Mixed reactions as QU students face challenges of exams amid pandemic
April 26 2021 10:07 PM
A view of Qatar University campus.
A view of Qatar University campus.

With final exams in progress at Qatar University (QU) during the ongoing Covid-19 pandemic, some students are managing reasonably well while others have valid concerns, according to feedback obtained by the institution.

"It has been over a year since the Covid-19 pandemic broke out and changed our students’ lives dramatically, raising questions about their ability to endure a prolonged crisis, with potentially long nationwide closures and other significant challenges," it was explained in a statement on Monday.

Ghaliya al-Mansoori, a business student, described how she found the lockdown terrible at first, but later she decided to break the monotony by enrolling on various free online courses, which eventually helped her start her new marketing company in July 2020.

“I have been working from home and I have had 25 clients so far. I feel great about this achievement. I think we all have to deal with this, so it’s better to start doing something new. Everyone at home needs to set a long-term goal then work to achieve it by relevant short-term goals and working towards them one after another.”

Afaf Ibrahim AlDha’en, a student in the College of Education, talked about the importance of time management. “I have faced many challenges during this lockdown, as I have a family, my studies at QU, as well as concerns about my health. Trying to deal with this, I try to keep up a high morale and to organise my time. I have a daily schedule that I follow. I recite verses of the Qur'an after each prayer, and before Iftar, we enjoy cooking together and preparing the long-awaited meal. Our communication with relatives is now only on social media at certain times. In this way, I am less distracted, less stressed, and I can focus on my priorities.”

However, Afaf also admitted that she was “deeply concerned” about her health as she is required to take her exams on campus, whereas she strongly prefers to sit the test online.

Sayyed Yousuf, a student at the Foundation Programme, indicated that he had been handling it reasonably well: “I am in quarantine, but I don’t stress about it very much because I do many things to adapt and pass my time. I study every day about two to three hours. Sometimes if I am bored, I play a video game. In the past, I used to go to the Corniche for jogging every day, but now I exercise in my home and sometimes I play football. I want to stay safe. Now we are in Ramadan and I recite verses of the Qur'an at least one hour a day. These activities fill my time and help me stay well.”

Under QU rules, Yousuf will be requested not to come on campus since he is in quarantine; alternatively, a make-up test will be scheduled for him once he leaves the quarantine.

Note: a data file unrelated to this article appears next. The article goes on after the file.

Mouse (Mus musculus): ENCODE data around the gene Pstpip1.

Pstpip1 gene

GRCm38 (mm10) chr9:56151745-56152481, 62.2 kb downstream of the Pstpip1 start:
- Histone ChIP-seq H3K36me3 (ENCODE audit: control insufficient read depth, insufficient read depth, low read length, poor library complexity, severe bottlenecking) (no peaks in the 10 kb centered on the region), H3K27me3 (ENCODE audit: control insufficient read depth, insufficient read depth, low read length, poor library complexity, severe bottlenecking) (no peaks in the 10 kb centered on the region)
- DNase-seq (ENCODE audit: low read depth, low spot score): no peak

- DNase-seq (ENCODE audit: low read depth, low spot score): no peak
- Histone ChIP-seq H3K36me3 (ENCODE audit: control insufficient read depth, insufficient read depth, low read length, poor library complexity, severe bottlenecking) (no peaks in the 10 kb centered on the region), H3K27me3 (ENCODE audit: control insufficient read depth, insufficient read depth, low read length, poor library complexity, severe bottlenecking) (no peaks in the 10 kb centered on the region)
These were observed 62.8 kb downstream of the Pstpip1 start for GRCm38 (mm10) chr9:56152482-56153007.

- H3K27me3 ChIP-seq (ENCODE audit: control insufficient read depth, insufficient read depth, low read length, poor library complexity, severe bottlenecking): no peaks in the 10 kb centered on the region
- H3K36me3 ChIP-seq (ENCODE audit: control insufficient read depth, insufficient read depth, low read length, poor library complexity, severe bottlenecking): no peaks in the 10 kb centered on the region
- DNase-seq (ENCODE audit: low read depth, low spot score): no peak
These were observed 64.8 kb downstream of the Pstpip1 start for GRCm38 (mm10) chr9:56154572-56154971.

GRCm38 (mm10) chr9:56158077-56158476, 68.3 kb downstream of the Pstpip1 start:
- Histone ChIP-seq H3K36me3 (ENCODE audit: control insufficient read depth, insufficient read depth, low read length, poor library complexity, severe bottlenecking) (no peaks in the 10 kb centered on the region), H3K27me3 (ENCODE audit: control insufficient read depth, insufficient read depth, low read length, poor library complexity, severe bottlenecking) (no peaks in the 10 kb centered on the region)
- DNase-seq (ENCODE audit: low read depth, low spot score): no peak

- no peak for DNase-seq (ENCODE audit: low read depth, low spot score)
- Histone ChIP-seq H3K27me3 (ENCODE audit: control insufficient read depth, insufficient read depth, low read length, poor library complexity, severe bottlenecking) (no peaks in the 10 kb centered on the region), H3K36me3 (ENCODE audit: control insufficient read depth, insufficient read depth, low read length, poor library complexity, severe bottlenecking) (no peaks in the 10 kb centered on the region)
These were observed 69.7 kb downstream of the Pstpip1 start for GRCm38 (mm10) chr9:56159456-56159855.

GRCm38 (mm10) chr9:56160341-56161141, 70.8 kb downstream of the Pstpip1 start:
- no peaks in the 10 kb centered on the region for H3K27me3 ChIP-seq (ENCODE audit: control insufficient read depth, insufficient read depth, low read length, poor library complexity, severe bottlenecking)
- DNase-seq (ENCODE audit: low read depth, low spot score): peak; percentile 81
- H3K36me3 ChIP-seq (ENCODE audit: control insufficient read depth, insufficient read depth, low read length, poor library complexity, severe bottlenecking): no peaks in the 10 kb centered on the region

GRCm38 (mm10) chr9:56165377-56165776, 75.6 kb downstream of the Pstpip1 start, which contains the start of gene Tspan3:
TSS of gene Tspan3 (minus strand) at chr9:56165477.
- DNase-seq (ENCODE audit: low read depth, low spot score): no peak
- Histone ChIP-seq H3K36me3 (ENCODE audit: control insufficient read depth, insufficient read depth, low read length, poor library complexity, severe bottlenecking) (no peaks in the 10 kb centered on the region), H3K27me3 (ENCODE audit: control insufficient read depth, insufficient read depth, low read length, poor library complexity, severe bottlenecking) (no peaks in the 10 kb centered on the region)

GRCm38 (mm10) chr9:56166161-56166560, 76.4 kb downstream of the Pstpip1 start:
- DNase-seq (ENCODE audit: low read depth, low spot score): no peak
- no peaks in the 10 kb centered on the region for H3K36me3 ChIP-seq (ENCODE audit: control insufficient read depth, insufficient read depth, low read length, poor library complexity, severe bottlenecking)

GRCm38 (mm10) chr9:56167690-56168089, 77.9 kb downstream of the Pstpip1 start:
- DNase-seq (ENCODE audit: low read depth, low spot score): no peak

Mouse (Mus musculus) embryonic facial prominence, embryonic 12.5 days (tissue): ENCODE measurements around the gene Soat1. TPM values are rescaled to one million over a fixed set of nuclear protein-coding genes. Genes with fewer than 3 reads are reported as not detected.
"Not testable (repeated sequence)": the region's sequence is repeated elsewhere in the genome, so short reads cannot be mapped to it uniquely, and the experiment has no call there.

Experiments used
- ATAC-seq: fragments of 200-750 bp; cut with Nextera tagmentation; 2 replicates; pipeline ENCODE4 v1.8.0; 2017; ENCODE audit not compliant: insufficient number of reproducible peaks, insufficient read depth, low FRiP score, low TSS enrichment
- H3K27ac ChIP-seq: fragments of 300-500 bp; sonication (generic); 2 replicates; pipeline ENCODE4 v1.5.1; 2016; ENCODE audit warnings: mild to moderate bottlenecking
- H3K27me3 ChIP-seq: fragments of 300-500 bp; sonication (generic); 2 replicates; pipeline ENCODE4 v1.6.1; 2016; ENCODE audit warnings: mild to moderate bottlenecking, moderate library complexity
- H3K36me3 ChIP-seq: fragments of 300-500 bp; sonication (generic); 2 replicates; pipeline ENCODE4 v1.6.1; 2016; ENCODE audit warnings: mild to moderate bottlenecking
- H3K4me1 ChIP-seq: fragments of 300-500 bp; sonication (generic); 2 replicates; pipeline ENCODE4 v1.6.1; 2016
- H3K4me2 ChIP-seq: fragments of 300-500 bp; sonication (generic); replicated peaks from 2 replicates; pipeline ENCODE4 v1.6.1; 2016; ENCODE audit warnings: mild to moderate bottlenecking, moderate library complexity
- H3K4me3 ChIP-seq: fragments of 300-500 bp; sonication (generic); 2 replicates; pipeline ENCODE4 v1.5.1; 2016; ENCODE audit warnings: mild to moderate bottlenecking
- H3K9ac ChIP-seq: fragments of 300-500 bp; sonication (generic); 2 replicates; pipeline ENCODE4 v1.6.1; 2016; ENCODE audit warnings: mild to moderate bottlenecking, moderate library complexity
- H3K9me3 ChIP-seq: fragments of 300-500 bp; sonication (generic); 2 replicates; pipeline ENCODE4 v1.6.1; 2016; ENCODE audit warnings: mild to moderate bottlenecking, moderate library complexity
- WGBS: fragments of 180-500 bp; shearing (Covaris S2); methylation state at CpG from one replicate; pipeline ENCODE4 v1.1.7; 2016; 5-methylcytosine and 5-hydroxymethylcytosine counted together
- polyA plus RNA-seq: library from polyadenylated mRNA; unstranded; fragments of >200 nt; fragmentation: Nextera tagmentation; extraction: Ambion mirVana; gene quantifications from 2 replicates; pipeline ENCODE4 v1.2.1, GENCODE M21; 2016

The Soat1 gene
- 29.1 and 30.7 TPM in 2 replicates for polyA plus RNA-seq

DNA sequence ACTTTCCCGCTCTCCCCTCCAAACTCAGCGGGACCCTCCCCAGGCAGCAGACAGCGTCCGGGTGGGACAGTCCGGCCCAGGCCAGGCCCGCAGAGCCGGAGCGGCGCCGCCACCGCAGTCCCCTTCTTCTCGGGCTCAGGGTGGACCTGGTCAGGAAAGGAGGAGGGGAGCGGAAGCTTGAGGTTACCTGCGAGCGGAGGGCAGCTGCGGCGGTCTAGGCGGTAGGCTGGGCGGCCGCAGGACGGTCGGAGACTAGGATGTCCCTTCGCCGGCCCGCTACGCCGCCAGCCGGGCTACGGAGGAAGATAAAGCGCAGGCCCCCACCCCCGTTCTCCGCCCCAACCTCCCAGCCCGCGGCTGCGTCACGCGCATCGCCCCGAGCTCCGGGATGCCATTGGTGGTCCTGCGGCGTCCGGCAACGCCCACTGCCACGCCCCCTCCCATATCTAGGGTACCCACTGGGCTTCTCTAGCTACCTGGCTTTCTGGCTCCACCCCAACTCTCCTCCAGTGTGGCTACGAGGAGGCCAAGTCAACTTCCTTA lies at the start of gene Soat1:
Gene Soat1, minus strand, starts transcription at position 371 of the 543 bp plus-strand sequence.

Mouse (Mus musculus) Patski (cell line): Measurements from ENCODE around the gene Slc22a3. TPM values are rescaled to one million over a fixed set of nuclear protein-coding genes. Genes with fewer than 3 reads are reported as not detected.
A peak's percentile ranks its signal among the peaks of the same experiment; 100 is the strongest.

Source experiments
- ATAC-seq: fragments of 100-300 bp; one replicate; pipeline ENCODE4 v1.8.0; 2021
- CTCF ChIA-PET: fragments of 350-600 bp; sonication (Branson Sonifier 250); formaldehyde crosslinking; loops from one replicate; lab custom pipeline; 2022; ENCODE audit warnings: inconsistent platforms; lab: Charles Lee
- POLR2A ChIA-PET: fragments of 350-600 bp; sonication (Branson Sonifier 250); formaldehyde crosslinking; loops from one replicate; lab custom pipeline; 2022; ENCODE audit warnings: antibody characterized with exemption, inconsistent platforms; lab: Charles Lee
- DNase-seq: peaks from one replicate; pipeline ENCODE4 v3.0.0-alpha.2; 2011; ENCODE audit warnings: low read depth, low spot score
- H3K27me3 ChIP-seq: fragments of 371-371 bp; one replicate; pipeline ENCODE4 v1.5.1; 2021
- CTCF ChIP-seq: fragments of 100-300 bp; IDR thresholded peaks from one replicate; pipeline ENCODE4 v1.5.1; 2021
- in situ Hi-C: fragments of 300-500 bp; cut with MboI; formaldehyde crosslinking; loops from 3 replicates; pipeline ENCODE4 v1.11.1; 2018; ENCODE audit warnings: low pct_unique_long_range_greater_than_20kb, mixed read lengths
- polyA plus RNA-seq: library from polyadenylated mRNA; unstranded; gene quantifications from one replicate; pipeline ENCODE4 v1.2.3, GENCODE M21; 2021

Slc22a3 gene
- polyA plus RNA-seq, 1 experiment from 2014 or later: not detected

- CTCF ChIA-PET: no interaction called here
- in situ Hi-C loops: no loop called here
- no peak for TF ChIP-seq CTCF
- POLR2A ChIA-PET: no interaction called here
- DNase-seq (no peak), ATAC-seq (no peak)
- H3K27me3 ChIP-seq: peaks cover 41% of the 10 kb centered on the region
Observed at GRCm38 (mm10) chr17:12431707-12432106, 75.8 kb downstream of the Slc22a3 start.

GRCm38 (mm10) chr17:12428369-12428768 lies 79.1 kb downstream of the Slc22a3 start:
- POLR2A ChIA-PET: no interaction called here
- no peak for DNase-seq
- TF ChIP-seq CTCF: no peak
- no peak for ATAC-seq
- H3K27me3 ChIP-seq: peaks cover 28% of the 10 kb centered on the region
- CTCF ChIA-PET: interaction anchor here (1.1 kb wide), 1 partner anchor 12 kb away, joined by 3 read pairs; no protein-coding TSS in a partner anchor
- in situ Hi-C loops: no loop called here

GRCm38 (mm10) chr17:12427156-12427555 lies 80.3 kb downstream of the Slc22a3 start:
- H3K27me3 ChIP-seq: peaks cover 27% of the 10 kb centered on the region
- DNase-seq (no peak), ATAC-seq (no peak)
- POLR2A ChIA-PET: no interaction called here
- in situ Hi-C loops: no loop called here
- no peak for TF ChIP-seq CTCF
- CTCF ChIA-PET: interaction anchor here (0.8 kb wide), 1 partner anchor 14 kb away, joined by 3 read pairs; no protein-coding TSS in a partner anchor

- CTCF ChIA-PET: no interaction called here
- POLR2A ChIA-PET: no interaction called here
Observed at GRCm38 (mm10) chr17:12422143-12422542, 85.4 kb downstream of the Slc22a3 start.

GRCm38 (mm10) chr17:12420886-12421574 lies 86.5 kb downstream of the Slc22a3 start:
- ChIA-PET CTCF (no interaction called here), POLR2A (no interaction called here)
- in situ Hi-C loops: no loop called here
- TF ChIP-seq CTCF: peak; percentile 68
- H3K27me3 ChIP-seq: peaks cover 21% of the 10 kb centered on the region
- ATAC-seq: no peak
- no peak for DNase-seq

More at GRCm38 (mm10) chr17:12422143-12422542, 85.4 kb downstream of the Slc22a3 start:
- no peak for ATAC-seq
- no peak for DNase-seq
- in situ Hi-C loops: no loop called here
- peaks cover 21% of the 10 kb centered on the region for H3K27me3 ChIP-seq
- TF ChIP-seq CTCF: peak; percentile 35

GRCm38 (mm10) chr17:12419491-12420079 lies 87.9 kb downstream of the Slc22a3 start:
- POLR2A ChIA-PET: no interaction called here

A significant number of students are still considerably challenged during the current circumstances. The crisis has prevailed longer than expected. Some students have underperformed due to lack of face-to-face interaction, as well as boredom which has resulted from prolonged lockdown; others have stopped taking their studies seriously enough, consequently missing some of their assessments.

"Afaf was not the only student to express concerns about taking exams on campus during the current conditions," it was pointed out. Administering exams on campus during a pandemic can be a stressful experience, as students’ anxiety over their health and safety could negatively affect their performance, especially with the recent rise in the number of Covid-19 cases. Students are rightly concerned about the health and safety of themselves and their loved ones.

However, it seems necessary at the moment to administer some of the tests on campus because transitioning completely to online testing could similarly present serious challenges, such as having to deal with unstable Internet connectivity issues in remote areas, and the possibility of the impersonation of examinees. If these challenges are addressed and a secure examination platform that features advanced proctoring techniques to prevent impersonation, then online testing could become a preferred and even attractive option under pandemic conditions.

The rigorous cleaning of all facilities on QU campus has become a daily procedure, including inside offices and exam rooms. No students or faculty members are allowed into any building without a green Ehteraz status or evidence of vaccination. Everyone must wear a mask at all times, and any student who displays signs of illness is requested to leave the exam room and apply for a make-up exam.

Students are always encouraged to communicate with their teachers, if they need any other support. Students at-risk of failing a course are contacted individually to attend one-to-one remedial online sessions, so that they catch up and stand a better chance to succeed, the statement added.



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